Transit Visions: Futurama
Worker installing Futurama Model, 1939. Courtesy of General Motors
General Motors’ Futurama exhibition, designed by Norman Bel Geddes, was by far the most popular attraction at the 1939 World’s Fair. Even on rainy days there was a long line. Seated visitors moved on a conveyor belt over highly-detailed scale models that created the illusion of looking out an airplane window flying over an imagined American future, circa 1960. According to the 1939 guidebook, the amazingly detailed model contained, “approximately 500,000 individually designed houses; more than a million trees of eighteen species; and 50,000 scale-model automobiles, of which 10,000 are in actual operation.” In this utopian future, gleaming skyscraper cities were connected to vast suburbs, productive farmland and pristine wilderness by a nationwide network of highways. It showcased what GM considered a better world – living in spacious suburban homes, commuting quickly to work in the city, and enjoying vacations in the country.
Line Outside General Motors Building, 1939. Courtesy of General Motors
General Motors was not just trying to sell cars. They were pitching the idea of a future where the landscape was transformed by the automobile, while advocating government funding for the necessary infrastructure. After glimpsing the future, visitors viewed the latest models of Buick, Cadillac, Chevrolet, LaSalle, Oldsmobile and Pontiac for sale.
The exhibition’s visual effects wowed fairgoers. Viewers sat in six-foot tall, high-backed chairs, moving at 102 feet per minute along a 1600 foot conveyor belt and traveling decades into the future over the course of a 15 minute ride. Pre-recorded audio messages guided them along the journey.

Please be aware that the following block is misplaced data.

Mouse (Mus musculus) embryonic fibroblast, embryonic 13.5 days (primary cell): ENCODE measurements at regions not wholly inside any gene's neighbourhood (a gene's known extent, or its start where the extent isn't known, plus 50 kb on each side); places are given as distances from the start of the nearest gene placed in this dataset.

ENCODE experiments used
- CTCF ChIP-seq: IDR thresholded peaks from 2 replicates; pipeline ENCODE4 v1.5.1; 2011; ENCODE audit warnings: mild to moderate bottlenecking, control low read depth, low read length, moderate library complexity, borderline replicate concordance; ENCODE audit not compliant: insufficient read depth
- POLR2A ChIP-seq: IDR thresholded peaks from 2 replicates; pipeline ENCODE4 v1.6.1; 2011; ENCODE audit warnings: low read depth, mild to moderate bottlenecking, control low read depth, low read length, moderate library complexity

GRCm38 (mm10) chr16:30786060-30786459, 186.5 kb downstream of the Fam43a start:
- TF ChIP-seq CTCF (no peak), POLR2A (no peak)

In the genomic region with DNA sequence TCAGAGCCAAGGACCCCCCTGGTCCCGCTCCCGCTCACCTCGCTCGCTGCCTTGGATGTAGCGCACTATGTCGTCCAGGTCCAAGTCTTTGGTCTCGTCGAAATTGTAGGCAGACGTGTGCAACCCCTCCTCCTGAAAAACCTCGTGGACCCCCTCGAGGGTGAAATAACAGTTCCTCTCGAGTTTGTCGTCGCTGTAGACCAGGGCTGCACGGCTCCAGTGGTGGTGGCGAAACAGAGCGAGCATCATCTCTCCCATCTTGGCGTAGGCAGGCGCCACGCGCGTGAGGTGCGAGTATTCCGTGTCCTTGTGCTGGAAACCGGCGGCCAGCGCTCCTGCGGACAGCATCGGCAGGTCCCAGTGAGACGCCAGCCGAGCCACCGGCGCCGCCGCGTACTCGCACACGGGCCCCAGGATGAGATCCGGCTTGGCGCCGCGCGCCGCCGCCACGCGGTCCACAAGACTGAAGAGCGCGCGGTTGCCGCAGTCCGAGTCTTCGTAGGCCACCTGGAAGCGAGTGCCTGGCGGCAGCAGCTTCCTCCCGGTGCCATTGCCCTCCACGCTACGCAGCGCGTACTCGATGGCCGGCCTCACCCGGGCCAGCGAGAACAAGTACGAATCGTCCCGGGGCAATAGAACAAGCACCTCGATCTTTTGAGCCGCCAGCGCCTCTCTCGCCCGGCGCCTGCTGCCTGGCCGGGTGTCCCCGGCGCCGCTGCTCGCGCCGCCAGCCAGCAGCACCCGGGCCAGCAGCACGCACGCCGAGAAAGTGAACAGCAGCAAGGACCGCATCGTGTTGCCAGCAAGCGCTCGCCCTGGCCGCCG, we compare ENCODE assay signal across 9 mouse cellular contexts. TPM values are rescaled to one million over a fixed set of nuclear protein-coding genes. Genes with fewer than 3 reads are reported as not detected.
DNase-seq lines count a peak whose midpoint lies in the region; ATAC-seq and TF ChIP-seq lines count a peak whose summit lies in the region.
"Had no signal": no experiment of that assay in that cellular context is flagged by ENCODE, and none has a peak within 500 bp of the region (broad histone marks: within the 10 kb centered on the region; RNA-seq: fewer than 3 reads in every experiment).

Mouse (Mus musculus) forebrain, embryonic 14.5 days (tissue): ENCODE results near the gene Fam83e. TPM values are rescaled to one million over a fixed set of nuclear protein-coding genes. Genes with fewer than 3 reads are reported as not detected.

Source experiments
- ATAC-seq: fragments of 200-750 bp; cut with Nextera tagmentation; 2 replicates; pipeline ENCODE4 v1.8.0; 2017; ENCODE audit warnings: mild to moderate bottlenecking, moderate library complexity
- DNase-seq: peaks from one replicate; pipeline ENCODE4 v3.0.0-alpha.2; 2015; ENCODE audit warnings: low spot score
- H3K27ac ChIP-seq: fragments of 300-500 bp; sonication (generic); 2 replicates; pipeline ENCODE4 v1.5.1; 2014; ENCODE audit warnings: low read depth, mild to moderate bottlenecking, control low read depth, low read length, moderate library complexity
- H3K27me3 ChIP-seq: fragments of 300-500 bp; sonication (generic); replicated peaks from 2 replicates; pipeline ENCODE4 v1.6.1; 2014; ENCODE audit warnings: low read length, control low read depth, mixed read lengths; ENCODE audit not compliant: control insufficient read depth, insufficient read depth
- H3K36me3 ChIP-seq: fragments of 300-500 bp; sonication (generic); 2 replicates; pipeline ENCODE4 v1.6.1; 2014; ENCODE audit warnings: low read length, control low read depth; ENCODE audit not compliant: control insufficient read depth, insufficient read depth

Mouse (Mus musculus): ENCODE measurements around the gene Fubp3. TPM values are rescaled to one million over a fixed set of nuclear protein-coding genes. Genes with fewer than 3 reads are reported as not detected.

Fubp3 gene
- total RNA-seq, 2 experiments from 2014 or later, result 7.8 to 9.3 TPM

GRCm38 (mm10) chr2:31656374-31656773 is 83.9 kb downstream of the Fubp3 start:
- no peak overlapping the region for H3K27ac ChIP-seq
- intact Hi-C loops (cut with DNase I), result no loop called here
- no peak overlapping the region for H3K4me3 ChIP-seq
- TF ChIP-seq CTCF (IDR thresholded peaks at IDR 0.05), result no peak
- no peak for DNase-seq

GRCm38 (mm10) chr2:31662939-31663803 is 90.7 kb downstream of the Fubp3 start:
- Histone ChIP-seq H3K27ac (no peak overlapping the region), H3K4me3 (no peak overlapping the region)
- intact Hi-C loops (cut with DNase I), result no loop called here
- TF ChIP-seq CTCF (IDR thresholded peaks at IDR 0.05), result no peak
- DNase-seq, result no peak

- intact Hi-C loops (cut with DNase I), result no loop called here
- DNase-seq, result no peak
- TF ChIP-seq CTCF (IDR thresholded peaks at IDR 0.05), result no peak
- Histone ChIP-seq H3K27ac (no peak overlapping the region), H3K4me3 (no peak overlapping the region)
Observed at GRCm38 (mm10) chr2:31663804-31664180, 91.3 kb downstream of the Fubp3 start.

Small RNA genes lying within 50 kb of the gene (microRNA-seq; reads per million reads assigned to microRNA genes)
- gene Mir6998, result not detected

Visitors on Conveyor Viewing the Futurama Model, 1939. Courtesy of General Motors
The designer Normal Bel Geddes imagined that a highway system would bring the country closer together, helping “people of various classes and regions—the workers, the intellectuals, the farmers, business men—get to know each other better and to understand each other’s problems.” Unfortunately, the new suburban communities of the 1950s and 1960s often exposed racial and economic disparities rather than alleviating them.
Seen by 28,000 people per day and a whopping 26 million visitors by the conclusion of the fair, Futurama sparked a post-war dialogue about highway planning that eventually led to the approval of the Federal Highway Act in 1956, bringing about fundamental changes to the American landscape. By the 1964 World’s Fair, the changes were evident: While most 1939 fairgoers arrived by subway and caught a train home for only five cents, by 1964, cars were an indelible part of American life and consumer culture.
Aerial View of the World’s Fair Marina Parking Lot, 1964. Courtesy of the New York Public Library
To learn more about the evolution of transportation, visit the new Transit Museum exhibition, Traveling in the World of Tomorrow: The Future of Transportation at New York’s World’s Fairs, on view in Grand Central Terminal through November 2nd.